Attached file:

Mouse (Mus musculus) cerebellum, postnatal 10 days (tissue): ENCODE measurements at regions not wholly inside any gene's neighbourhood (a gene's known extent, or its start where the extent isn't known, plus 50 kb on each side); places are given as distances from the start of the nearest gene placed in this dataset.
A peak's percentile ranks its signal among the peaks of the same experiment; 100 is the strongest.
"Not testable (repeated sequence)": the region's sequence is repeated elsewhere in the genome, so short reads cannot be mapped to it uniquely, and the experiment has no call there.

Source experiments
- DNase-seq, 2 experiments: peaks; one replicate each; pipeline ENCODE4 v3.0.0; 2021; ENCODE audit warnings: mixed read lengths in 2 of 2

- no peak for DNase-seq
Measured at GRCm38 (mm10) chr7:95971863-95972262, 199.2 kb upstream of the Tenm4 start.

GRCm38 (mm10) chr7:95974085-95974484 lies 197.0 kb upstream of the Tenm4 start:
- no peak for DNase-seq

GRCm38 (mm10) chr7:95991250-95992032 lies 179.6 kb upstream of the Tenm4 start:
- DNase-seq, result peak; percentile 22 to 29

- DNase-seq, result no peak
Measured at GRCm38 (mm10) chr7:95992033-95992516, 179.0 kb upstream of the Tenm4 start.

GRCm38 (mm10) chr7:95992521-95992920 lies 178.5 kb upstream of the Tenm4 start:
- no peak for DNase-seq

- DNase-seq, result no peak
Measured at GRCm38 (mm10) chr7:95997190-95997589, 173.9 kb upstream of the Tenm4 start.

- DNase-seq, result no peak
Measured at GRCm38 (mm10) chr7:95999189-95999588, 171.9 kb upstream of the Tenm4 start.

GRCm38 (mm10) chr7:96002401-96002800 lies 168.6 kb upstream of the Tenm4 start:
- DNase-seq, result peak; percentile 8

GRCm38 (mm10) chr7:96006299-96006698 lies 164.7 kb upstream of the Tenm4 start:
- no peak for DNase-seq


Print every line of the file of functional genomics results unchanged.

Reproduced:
Mouse (Mus musculus) cerebellum, postnatal 10 days (tissue): ENCODE measurements at regions not wholly inside any gene's neighbourhood (a gene's known extent, or its start where the extent isn't known, plus 50 kb on each side); places are given as distances from the start of the nearest gene placed in this dataset.
A peak's percentile ranks its signal among the peaks of the same experiment; 100 is the strongest.
"Not testable (repeated sequence)": the region's sequence is repeated elsewhere in the genome, so short reads cannot be mapped to it uniquely, and the experiment has no call there.

Source experiments
- DNase-seq, 2 experiments: peaks; one replicate each; pipeline ENCODE4 v3.0.0; 2021; ENCODE audit warnings: mixed read lengths in 2 of 2

- no peak for DNase-seq
Measured at GRCm38 (mm10) chr7:95971863-95972262, 199.2 kb upstream of the Tenm4 start.

GRCm38 (mm10) chr7:95974085-95974484 lies 197.0 kb upstream of the Tenm4 start:
- no peak for DNase-seq

GRCm38 (mm10) chr7:95991250-95992032 lies 179.6 kb upstream of the Tenm4 start:
- DNase-seq, result peak; percentile 22 to 29

- DNase-seq, result no peak
Measured at GRCm38 (mm10) chr7:95992033-95992516, 179.0 kb upstream of the Tenm4 start.

GRCm38 (mm10) chr7:95992521-95992920 lies 178.5 kb upstream of the Tenm4 start:
- no peak for DNase-seq

- DNase-seq, result no peak
Measured at GRCm38 (mm10) chr7:95997190-95997589, 173.9 kb upstream of the Tenm4 start.

- DNase-seq, result no peak
Measured at GRCm38 (mm10) chr7:95999189-95999588, 171.9 kb upstream of the Tenm4 start.

GRCm38 (mm10) chr7:96002401-96002800 lies 168.6 kb upstream of the Tenm4 start:
- DNase-seq, result peak; percentile 8

GRCm38 (mm10) chr7:96006299-96006698 lies 164.7 kb upstream of the Tenm4 start:
- no peak for DNase-seq